A Fine Gael TD says the upcoming budget will have 'a fairly limited window' for money in terms of expenditure.
Dublin Fingal Deputy Alan Farrell says the Government will also be looking at a pension increase 'larger than the ordinary fiver.'
He told Newstalk Breakfast those going back to work will also be taken into account.
"One of the biggest parts of the budget - as outlined in a Summer Economic Statement - would be there's a fairly limited window in terms of how much money we can afford to provide in terms of expenditure.
"But the ratio of 9:1, in terms of spend versus tax reductions, is I think a pretty fair one.
"And really what we're aiming for - if you think about the social welfare side of things - is ensuring that people on fixed incomes are continued [sic] to support.
"We do have, as was reported yesterday, significant increases in terms of the State's growth - so the cost of living is increasing.
"So we don't want to leave people behind.
"But we also want to focus on ensuring people who are going back to work are not overly burdened with increased taxation - in particular for those who might get pay raises and things like that".
Asked about a potential increase in pensions, he says this has broad support.
"I do think it's across the board, we recognise that there are fixed costs and other costs are rising.
"And on that basis, I think it's perfectly reasonable for us to consider the possibility of an increase larger than the ordinary fiver.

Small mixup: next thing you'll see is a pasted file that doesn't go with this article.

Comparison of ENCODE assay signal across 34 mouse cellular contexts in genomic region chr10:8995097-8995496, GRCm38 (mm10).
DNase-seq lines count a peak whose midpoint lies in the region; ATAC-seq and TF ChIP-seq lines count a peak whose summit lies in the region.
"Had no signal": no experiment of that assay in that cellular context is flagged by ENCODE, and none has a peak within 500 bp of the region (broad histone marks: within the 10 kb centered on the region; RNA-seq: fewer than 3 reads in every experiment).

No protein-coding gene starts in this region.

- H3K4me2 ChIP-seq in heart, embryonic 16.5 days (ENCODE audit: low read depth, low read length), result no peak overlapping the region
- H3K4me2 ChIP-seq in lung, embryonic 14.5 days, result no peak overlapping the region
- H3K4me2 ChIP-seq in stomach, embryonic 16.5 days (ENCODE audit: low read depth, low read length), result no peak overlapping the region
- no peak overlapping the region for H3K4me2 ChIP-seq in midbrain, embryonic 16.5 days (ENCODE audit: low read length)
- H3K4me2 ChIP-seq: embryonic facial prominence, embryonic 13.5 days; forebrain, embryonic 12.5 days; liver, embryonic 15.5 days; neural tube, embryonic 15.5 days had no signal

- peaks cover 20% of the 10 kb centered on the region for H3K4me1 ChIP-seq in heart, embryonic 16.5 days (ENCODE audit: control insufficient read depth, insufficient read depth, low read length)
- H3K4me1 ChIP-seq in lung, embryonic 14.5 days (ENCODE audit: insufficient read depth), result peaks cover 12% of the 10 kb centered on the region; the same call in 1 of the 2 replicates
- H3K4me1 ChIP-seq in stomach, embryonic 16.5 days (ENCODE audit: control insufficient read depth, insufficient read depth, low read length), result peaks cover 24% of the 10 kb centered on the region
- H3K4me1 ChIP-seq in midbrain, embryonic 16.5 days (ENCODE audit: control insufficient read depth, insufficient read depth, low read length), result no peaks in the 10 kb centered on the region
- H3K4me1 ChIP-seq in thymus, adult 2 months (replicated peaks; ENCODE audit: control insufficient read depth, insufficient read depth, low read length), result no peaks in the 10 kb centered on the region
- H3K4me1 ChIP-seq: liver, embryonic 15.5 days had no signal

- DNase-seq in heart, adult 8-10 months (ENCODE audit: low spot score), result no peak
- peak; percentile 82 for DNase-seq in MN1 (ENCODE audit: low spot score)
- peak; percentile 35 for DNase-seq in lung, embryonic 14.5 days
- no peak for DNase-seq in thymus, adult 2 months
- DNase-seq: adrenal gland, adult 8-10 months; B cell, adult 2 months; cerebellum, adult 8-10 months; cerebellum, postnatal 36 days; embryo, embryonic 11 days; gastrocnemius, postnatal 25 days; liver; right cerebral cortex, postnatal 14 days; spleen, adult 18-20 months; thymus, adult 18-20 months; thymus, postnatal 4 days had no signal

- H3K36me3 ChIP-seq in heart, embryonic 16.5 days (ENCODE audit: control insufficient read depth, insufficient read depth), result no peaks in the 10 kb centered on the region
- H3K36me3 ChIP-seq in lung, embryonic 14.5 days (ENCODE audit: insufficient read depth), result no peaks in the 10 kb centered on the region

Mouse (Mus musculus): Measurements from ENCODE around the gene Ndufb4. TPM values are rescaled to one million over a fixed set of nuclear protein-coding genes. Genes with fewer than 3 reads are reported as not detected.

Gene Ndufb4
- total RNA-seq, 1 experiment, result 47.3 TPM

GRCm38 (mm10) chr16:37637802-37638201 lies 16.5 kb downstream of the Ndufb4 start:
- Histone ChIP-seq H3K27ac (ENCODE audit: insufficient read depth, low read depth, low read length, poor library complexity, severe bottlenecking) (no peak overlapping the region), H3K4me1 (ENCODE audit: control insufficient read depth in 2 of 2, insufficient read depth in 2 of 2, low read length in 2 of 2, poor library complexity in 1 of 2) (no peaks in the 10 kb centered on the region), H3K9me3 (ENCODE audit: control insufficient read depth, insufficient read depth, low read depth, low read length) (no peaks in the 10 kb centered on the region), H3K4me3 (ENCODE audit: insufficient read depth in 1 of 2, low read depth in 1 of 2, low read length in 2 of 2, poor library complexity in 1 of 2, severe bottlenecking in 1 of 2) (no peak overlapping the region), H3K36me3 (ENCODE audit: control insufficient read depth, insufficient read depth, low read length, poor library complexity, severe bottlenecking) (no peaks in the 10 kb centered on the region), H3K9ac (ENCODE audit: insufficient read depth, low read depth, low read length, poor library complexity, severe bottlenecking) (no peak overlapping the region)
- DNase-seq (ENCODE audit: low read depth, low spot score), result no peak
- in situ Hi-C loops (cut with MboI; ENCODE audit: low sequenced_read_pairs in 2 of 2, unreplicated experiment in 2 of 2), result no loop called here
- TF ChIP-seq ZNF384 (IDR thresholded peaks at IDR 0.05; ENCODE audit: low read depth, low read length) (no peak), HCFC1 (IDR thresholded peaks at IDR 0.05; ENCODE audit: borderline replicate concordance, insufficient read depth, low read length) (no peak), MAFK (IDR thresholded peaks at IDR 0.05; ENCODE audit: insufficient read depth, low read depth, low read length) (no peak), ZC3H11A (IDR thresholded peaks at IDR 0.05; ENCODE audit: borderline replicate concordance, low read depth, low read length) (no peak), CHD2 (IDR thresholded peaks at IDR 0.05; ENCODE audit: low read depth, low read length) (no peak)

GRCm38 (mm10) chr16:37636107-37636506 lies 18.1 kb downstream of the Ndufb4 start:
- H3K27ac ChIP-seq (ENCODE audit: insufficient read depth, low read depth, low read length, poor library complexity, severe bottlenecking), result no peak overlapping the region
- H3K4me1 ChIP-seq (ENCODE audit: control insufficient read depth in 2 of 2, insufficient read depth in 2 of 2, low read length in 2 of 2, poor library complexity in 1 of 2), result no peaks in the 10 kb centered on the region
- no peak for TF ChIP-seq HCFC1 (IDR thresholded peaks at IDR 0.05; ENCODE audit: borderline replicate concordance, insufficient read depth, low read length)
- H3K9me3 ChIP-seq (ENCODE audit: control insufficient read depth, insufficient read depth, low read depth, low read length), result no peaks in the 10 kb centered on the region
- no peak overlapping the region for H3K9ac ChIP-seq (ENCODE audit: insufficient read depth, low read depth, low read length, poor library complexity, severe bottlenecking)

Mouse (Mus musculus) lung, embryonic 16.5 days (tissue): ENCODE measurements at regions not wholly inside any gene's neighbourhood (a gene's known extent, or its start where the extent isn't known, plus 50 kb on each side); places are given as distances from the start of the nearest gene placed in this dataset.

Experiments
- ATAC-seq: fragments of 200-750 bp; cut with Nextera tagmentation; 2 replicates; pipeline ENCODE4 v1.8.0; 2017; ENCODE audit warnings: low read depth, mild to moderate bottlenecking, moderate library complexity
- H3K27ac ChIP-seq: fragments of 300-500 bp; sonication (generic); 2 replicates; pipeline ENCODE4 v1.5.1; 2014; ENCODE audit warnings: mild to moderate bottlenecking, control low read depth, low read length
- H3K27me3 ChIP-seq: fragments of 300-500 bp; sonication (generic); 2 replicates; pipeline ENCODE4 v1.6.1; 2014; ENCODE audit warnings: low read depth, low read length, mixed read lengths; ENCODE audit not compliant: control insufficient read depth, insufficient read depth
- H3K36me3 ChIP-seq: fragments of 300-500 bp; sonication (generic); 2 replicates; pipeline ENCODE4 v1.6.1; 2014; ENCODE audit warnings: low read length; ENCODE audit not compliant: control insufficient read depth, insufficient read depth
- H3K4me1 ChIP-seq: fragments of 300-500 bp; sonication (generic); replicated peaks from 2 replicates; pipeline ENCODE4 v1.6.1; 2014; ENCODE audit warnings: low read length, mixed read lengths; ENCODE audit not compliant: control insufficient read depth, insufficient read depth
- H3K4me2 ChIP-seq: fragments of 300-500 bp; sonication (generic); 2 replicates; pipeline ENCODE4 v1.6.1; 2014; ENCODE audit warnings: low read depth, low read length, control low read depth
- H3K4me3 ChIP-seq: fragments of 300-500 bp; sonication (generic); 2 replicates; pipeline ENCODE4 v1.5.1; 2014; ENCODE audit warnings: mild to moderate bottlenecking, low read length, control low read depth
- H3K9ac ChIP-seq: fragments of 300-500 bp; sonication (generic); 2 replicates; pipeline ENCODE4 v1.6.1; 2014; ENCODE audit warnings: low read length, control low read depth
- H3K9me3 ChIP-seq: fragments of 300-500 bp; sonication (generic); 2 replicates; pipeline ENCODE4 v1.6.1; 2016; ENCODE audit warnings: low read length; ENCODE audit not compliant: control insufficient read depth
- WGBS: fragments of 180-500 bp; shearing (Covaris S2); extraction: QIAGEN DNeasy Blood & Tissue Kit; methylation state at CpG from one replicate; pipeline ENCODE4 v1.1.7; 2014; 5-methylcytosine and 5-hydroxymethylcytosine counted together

"But as has been said, it is important that we recognise that there are people out there on fixed incomes".
Meanwhile a Green Party minister has suggested social welfare payments should be linked to the cost of living.
Minister Joe O'Brien believes a fairer system could see welfare and pension rates benchmarked against the average industrial wage or the cost of living.
The Junior Minister for Social Protection suggested it may be a better system than having Governments sporadically increase rates when the money is available.
But while he accepts this isn't going to happen in Budget 2022, he is focused on a longer-term plan.
"We are not going to get to it in one step or two steps or maybe even three steps.
"But I think that is how we need to be thinking - particularly if we are interested in alleviating poverty", he said.